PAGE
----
Python List Comprehension Beginner’s Guide | Hacker Noon

@kalebujordanKalebu Jordan

I’m a Mechatronics engineer | Pro Python Developer | AI Enthusiast

Today you’re going to learn about python list comprehension, a very powerful feature of python to use when creating a python List based on certain constraints.

let’s get started

Imagine you want to create a list of cubics of numbers ranging from 1 to 100, Generating the list cubic of numbers without using list comprehension would normally look like this.

List cubics without list comprehension

>>> cubics = []
>>> for number in range(1, 101):
...     cubic = number**3
...     cubics.append(cubic)
... 
>>> cubics
[1, 8, 27, 64, 125, 216, 343, 512, 729, 1000, 1331, 1728, 
 2197, 2744, 3375, 4096, 4913, 5832, 6859, 8000, 9261, 10648,
 ......
]

List of cubics with list comprehension

>>> cubics = [number**3 for number in range(1, 101)]
>>> print(cubics)
[
  1, 8, 27, 64, 125, 216, 343, 512, 729, 1000, 1331, 1728, 2197, 2744,
 3375, 4096, 4913, 5832, 6859, 8000, 9261, 10648, 12167, 13824, 15625,
 ....
]

As we can see, we did the same thing with list comprehension but instead of doing it in 4 lines of code, we did it in just one. is it cool?

If you’re a fan of one-liners then list comprehension should be your friend, it can do amazing stuff in just one line.

List comprehension Syntax

List = [element for element in iterable]

More examples: Cartesian Product using list comprehension

If A and B are two non-empty sets, then their cartesian product A × B is the set of all ordered pairs of elements from A and B, with list comprehension generate a list of all pairs in just one line.

>>> a = [1 , 3 , 5, 7]
>>> b = [2, 4, 6, 8]
>>> product = [(i , j) for i in a for j in b]
>>> print(product)
[(1, 2), (1, 4), (1, 6), (1, 8), (3, 2),
 (3, 4), (3, 6), (3, 8), (5, 2), (5, 4),
 (5, 6), (5, 8), (7, 2), (7, 4), (7, 6), 
 (7, 8)
]

Conditional blocks within a list comprehension

Apart from just iterating over sequences, you can also put conditional statements such as if and else within comprehension logic to select the elements based on certain conditions.

Even number using list comprehension

Let’s say we want to make a list of even numbers from 203 to 289 using list comprehension, it can also be done in one-line as shown below;

>>> print(even_numbers)
[
  204, 206, 208, 210, 212, 214, 216, 218, 220, 222, 224, 226, 228, 230,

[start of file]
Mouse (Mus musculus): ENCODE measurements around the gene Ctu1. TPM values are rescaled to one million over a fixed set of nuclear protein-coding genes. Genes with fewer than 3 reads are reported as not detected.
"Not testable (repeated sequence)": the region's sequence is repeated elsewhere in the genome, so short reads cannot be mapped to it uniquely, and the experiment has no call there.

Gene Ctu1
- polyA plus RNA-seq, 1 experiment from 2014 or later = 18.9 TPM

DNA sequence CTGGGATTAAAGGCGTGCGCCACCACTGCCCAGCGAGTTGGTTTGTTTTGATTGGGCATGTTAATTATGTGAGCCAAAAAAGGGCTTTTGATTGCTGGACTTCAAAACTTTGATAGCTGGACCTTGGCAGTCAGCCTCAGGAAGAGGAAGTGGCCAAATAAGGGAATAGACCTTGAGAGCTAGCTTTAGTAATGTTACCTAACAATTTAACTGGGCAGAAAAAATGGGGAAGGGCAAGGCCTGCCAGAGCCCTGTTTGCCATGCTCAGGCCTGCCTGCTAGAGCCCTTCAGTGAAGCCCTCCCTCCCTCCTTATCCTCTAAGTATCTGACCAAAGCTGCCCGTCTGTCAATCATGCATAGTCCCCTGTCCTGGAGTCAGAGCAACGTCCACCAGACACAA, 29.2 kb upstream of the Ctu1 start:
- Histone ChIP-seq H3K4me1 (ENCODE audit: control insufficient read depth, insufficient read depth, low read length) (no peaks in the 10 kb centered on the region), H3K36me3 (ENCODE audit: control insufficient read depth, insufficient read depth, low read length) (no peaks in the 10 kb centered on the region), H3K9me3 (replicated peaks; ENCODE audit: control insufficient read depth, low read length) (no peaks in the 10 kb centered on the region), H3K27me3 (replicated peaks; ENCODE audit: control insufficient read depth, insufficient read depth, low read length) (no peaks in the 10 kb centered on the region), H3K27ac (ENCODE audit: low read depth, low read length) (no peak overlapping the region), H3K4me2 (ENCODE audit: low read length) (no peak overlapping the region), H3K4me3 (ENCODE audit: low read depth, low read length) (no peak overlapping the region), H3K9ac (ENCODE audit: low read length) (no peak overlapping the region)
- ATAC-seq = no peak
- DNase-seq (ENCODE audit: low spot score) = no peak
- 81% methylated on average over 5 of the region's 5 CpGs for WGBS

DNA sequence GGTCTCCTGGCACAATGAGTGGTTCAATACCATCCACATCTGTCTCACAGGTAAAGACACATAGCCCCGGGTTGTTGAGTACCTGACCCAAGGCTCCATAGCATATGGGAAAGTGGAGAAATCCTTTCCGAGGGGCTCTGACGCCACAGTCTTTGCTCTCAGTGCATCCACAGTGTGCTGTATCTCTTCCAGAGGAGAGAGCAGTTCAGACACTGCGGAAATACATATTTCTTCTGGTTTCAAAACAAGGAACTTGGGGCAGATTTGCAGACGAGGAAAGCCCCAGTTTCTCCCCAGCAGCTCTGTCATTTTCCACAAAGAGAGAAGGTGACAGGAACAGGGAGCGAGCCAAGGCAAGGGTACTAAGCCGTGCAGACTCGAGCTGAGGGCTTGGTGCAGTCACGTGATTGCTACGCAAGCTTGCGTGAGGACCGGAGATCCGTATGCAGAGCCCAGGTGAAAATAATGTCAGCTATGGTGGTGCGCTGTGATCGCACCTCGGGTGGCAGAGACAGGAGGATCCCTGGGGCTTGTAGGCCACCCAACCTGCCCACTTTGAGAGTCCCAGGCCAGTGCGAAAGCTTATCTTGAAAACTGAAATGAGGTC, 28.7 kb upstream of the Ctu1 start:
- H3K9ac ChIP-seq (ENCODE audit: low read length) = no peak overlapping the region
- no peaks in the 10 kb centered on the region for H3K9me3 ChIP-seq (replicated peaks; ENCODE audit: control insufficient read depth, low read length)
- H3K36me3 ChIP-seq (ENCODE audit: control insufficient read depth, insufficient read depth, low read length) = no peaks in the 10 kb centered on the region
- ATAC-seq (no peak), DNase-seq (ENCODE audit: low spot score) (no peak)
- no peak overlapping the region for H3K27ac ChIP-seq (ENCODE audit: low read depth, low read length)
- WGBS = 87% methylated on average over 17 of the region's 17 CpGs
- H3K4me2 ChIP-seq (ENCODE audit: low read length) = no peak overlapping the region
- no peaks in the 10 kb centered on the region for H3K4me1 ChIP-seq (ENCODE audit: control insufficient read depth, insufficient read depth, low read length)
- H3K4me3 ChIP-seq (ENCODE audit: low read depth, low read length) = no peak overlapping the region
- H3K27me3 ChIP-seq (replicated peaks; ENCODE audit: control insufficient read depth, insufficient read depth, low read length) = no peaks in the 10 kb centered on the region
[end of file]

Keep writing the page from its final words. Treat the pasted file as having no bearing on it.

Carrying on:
232, 234, 236, 238, 240, 242, 244, 246, 248, 250, 252, 254, 256, 258,
 260, 262, 264, 266, 268, 270, 272, 274, 276, 278, 280, 282, 284, 286,
 288
]

Filtering iterable using list comprehension

list comprehension can also be employed to filter out a given list based on certain parameters. For instance, let’s use to it to filter out all candidates name that is above 18

>>> candidates = [
...     ('John', 15), 
...     ('Silyvia', 34), 
...     ('Hamis', 17), 
...     ('Alphonce', 22), 
...     ('Grace', 27)
... ]
>>> 
>>> above_18 = [candidate for candidate in candidates if candidate[1]>=18]
>>> print(above_18)
[('Silyvia', 34), ('Alphonce', 22), ('Grace', 27)]

Loading certain files using list comprehension

list comprehension can also be used in loading multiple file paths to memory for instance we can use it to load all image paths in our current directory just as shown below;

>>> import os
>>> images = [img for img in os.listdir() if img.endswith('.jpg')]
>>> print(images)
['AI gallery.jpg']

Flattening 2D array using list comprehension

You can also use list comprehension to flatten the 2D array to a single 1D array by iterating on all elements on a list.

>>> data =[(1, 2), (3, 4), (5, 6)]
>>> flattened = [n for in_data in data for n in in_data]
>>> print(flattened)
[1, 2, 3, 4, 5, 6]

Scalar Product using List Comprehension

List comprehension can also be used to find the scalar of an iterable by multiplying by a given number on each element in an iterable independently as shown below;

>>> vector = [10, 25, 32]
>>> vector3 = [n * 3 for n in vector]
>>> print(vector)
[10, 25, 32]

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